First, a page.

An ex-hitman comes out of retirement to track down the gangsters that took everything from him. With New York City as his bullet-riddled playground, John Wick (Keanu Reeves) is a fresh and stylized take on the “assassin genre”.
I’ll admit that I’m a sucker for a good, solid action film that’s largely just about a man piling up bodies, if it’s done well. For most films that fall into that mold, though, there are too many extraneous elements that make the film less enjoyable. Convoluted setups, exposition dumps, and too much downtime are all things that films like…well, anything starring Liam Neeson or Denzel Washington these days, do that make me want something leaner.
Enter John Wick.
There’s not much to the setup of the film, so I can’t explain it in much detail without giving everything up. I will say, though, that it’s simple, understandable, and properly sets up the nearly nonstop action that follows. That may not sound like much, but a film like this isn’t a character study, and John Wick thankfully doesn’t do anything to suggest otherwise.
What the film does do, aside from building terrific action sequences (more on that in a moment), is create a believable world that Wick walked away from once, and now finds himself reentering. It’s a world of criminals and murderers, but one where the players do have a set of rules to live by, which makes the way the characters interact all the more fascinating.
While this marks the formal directorial debut of Chad Stahelski and David Leitch (the latter is formally credited as a producer due to a ruling from the Directors Guild of America), both have worked as second-unit directors, stunt coordinators and stunt doubles in Hollywood films for years. I point this out because for all of the bodies that do pile up over John Wick‘s relatively lean running time, this film goes against the tendency of most action flicks to feature a lot of quick cuts and dark shadows to cover any flaws in fighting. These two know what they’re doing, and they want to make sure the audience can see what’s going on.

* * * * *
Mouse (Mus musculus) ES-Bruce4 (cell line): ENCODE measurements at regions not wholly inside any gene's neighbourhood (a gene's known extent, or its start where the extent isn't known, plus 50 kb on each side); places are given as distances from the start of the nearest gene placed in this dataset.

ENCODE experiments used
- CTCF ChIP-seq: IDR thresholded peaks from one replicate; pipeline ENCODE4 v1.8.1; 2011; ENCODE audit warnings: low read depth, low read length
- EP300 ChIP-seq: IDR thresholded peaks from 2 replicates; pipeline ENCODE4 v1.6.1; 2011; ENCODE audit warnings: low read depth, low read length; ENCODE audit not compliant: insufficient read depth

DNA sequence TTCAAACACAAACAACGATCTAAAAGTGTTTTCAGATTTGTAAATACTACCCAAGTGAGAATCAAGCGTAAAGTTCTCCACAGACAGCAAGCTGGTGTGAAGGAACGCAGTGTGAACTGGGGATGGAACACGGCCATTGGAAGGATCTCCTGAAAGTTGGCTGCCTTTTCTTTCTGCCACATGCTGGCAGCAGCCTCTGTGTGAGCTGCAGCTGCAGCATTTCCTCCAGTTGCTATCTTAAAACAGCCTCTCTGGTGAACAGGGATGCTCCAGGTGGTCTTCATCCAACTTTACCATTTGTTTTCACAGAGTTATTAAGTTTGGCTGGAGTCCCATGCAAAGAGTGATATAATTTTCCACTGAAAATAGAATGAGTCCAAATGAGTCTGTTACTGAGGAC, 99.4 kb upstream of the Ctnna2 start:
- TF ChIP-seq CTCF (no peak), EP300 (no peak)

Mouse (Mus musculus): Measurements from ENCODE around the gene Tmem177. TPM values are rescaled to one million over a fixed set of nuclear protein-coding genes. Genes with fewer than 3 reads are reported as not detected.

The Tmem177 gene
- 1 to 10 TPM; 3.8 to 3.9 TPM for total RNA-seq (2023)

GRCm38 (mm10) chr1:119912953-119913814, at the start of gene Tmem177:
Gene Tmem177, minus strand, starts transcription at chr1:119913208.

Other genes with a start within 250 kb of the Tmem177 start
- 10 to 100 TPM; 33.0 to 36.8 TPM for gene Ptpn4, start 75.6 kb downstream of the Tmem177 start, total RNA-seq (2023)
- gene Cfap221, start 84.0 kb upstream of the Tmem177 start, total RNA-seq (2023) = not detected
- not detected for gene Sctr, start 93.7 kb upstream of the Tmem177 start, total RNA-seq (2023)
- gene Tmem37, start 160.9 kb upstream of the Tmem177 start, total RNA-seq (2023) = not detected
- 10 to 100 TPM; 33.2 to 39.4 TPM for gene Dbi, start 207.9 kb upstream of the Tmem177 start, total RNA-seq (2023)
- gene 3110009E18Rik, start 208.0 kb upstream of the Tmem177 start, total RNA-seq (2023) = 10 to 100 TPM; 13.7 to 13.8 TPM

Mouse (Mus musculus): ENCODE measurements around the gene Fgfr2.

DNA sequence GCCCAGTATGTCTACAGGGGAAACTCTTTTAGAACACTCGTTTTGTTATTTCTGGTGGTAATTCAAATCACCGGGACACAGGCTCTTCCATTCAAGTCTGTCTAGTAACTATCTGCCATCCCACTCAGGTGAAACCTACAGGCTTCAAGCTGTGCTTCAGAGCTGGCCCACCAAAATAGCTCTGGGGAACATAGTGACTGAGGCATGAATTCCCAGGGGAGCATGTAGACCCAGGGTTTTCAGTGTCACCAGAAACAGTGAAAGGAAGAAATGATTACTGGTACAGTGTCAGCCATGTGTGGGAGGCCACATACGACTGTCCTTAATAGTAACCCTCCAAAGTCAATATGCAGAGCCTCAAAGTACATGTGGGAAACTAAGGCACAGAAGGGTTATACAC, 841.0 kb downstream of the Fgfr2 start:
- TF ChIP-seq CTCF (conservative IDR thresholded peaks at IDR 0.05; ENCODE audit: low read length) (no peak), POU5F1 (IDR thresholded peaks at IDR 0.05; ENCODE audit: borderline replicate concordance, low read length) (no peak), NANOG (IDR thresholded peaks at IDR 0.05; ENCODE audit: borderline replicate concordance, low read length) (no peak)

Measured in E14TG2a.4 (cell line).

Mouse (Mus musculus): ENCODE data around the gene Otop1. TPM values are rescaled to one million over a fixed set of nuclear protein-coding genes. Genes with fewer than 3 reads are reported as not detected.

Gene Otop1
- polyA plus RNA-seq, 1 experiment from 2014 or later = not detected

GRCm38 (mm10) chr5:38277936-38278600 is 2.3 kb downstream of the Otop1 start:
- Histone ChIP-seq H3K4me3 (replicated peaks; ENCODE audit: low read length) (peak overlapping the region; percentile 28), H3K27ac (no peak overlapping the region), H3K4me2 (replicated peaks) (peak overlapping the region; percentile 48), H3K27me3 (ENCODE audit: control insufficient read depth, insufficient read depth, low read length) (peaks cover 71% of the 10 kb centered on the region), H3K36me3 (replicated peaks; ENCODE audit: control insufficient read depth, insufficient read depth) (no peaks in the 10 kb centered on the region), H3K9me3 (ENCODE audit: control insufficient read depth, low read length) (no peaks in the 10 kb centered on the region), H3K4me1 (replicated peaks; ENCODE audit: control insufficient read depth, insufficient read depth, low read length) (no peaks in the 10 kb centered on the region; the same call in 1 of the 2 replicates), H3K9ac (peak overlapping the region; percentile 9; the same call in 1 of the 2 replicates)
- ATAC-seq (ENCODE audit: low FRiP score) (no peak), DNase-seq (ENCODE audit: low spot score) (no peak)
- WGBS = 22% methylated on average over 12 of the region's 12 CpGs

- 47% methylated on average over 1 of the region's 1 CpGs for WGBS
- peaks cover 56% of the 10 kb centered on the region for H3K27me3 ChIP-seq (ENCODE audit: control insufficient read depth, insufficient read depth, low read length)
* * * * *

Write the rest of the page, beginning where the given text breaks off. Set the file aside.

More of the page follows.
Keanu Reeves, who had Stahelski as his stunt double for The Matrix, is perfectly suited for this role. John is an emotional blank slate for most of the film, and Keanu fits that perfectly. He’s joined by a strong slate of character actors playing various roles, all of whom are talented enough to create strong impressions with little to no backstory.
Unlike a lot of similar films, John Wick has a good sense of what exactly it is and what it wants to accomplish. Action fans should seek this one out.